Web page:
About: Newham General Hospital Newham General Hospital E13 8SL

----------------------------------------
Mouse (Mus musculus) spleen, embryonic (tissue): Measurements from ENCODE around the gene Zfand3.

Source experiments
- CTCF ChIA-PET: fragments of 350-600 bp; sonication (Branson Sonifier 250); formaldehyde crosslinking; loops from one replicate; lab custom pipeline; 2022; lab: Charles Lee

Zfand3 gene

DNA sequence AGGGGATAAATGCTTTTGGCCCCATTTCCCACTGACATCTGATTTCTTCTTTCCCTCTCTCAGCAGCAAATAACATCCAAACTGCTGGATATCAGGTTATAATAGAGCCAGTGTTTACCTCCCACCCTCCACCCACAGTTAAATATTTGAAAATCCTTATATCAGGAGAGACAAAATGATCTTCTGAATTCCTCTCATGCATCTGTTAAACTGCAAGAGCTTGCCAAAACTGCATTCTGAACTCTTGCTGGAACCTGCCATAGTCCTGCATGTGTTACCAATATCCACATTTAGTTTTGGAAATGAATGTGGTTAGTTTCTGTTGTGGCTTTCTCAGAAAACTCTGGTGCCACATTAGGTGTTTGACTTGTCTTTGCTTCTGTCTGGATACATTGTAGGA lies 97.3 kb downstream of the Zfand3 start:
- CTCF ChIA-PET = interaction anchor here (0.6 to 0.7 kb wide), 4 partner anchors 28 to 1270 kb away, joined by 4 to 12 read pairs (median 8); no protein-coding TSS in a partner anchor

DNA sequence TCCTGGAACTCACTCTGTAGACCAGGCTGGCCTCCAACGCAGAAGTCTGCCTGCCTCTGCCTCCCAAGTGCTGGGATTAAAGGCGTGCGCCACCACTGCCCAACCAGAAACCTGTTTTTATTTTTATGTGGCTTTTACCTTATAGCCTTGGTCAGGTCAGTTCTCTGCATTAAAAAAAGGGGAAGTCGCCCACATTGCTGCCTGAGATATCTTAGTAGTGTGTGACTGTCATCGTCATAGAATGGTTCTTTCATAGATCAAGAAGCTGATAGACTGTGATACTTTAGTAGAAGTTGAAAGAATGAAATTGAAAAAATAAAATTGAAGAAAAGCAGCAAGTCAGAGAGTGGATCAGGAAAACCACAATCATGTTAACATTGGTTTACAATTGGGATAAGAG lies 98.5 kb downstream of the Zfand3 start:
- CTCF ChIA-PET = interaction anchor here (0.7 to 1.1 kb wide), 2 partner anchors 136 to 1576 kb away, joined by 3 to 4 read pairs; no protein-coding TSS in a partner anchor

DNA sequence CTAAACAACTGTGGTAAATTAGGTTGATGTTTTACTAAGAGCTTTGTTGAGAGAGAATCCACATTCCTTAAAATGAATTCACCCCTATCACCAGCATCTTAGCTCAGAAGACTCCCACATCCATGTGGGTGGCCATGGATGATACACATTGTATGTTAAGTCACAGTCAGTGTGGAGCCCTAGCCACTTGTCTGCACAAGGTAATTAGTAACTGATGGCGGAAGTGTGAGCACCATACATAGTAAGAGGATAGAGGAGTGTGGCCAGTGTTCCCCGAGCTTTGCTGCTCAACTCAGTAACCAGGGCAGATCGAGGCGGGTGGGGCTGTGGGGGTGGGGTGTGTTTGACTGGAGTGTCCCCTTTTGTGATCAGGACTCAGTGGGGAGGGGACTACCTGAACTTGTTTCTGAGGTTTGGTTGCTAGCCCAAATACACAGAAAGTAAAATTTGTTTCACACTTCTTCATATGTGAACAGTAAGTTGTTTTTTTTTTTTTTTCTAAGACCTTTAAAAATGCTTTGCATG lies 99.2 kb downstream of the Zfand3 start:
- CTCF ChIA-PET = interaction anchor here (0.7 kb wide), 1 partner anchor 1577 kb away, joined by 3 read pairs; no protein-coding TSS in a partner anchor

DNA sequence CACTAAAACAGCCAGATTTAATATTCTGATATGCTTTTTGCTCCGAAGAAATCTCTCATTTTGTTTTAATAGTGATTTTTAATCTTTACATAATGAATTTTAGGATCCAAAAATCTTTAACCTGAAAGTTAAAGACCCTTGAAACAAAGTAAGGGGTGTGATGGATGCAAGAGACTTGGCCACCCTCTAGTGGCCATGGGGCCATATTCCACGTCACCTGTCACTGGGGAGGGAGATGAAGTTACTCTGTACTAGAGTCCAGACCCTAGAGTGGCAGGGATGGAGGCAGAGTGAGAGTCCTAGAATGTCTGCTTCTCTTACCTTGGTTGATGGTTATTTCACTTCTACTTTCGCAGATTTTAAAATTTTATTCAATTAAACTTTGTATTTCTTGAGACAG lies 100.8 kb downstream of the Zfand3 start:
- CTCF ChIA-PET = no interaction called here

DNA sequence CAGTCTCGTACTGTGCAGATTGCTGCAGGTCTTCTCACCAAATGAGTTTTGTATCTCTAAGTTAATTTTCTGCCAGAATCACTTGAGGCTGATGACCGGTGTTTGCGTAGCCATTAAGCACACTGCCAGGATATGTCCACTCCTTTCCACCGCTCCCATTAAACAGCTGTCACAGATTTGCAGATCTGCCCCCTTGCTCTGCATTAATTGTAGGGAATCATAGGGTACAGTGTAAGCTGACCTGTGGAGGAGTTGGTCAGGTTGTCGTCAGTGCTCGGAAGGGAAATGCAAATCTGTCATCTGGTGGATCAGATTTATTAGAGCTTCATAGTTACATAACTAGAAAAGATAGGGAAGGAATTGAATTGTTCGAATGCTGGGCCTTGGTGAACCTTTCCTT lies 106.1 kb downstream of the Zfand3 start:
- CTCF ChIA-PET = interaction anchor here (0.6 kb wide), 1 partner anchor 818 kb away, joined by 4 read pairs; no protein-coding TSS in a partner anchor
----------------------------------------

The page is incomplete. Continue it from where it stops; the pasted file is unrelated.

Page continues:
I don't normally write reviews, but am pregnant with my 2nd child having given birth to my 1st at The Royal London, which is also run by Barts and was a fairly good experience. I have heard horrible birthing stories at Newham, but having moved, Newham is now one of the closer hospitals to me. So far, I have attended my booking appointment and a consultation. At the first appointment for the booking, I strolled up to the counter and the receptionist decided to carry on typing and not acknowledge me despite standing right in front of them. Standing there rather bemused, a more competent member of staff approached from behind the receptionist and asked if I needed any help and kindly took my name and directed me to the waiting area, where I completed my maternity notes. The midwife booking me in was absolutely fantastic. We went through my maternity history and she gave me absolutely all the information I needed and asked for. I was then sent off to get my bloods done in the room opposite the waiting area, where 2 nurses were waiting. With no acknowledgement, smiles or care, they told me to "sit" and "roll up sleeves" after which they took a number of bottles of blood and carried on gossiping about the diary management with their co-nurse before I was given a plaster and left the room. The only words being uttered were those 2 I have mentioned. My second visit was to the antenatal clinic, where the receptionist was very very lovely and spoke to me with a bit of respect. The consultant however, and I won't mention who (I have a few more appointments to go) just told me that I will come in for an additional scan without even entering into any conversations with me as to why, what is it they are looking for etc etc. Newham is located in a very ethnically diverse area, and for many people English is not their first language. My midwife was surprised when I mentioned that English was my first language. As a result, I feel that most of the staff, try to communicate as very little as possible. Maybe they don't care, or maybe because I am brown they assume that I cannot speak English and do not want to talk about my treatment and options and health generally. Which of course, I do. I appreciate it may be hard when most of the community you are dealing with might not have English as a first language, but everyone has to learn and at the frontline of services, I think the staff are in the best position to show all what great british manners and care should be.